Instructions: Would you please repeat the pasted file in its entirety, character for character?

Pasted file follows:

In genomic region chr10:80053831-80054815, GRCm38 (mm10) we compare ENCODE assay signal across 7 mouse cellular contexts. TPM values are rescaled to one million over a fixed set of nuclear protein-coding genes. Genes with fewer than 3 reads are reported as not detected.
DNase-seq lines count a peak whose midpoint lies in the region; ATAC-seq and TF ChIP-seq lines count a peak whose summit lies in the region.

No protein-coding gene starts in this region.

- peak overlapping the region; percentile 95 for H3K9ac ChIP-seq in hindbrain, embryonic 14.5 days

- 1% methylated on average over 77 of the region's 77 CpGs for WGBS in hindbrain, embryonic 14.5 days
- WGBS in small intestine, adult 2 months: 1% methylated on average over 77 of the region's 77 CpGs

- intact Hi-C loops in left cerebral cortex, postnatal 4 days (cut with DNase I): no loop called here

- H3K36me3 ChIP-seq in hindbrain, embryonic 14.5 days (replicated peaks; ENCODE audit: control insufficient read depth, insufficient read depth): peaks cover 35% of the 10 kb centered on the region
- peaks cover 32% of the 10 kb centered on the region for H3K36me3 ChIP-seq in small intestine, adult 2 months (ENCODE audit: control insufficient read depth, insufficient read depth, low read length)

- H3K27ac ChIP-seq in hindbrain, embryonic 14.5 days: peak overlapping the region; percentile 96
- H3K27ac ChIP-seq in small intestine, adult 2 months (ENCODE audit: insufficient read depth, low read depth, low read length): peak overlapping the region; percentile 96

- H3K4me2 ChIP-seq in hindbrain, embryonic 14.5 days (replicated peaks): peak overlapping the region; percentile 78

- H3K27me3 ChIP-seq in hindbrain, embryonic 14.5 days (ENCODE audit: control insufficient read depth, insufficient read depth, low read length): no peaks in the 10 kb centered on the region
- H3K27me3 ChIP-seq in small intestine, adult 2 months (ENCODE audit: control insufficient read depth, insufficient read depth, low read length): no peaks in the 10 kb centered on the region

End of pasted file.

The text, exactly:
In genomic region chr10:80053831-80054815, GRCm38 (mm10) we compare ENCODE assay signal across 7 mouse cellular contexts. TPM values are rescaled to one million over a fixed set of nuclear protein-coding genes. Genes with fewer than 3 reads are reported as not detected.
DNase-seq lines count a peak whose midpoint lies in the region; ATAC-seq and TF ChIP-seq lines count a peak whose summit lies in the region.

No protein-coding gene starts in this region.

- peak overlapping the region; percentile 95 for H3K9ac ChIP-seq in hindbrain, embryonic 14.5 days

- 1% methylated on average over 77 of the region's 77 CpGs for WGBS in hindbrain, embryonic 14.5 days
- WGBS in small intestine, adult 2 months: 1% methylated on average over 77 of the region's 77 CpGs

- intact Hi-C loops in left cerebral cortex, postnatal 4 days (cut with DNase I): no loop called here

- H3K36me3 ChIP-seq in hindbrain, embryonic 14.5 days (replicated peaks; ENCODE audit: control insufficient read depth, insufficient read depth): peaks cover 35% of the 10 kb centered on the region
- peaks cover 32% of the 10 kb centered on the region for H3K36me3 ChIP-seq in small intestine, adult 2 months (ENCODE audit: control insufficient read depth, insufficient read depth, low read length)

- H3K27ac ChIP-seq in hindbrain, embryonic 14.5 days: peak overlapping the region; percentile 96
- H3K27ac ChIP-seq in small intestine, adult 2 months (ENCODE audit: insufficient read depth, low read depth, low read length): peak overlapping the region; percentile 96

- H3K4me2 ChIP-seq in hindbrain, embryonic 14.5 days (replicated peaks): peak overlapping the region; percentile 78

- H3K27me3 ChIP-seq in hindbrain, embryonic 14.5 days (ENCODE audit: control insufficient read depth, insufficient read depth, low read length): no peaks in the 10 kb centered on the region
- H3K27me3 ChIP-seq in small intestine, adult 2 months (ENCODE audit: control insufficient read depth, insufficient read depth, low read length): no peaks in the 10 kb centered on the region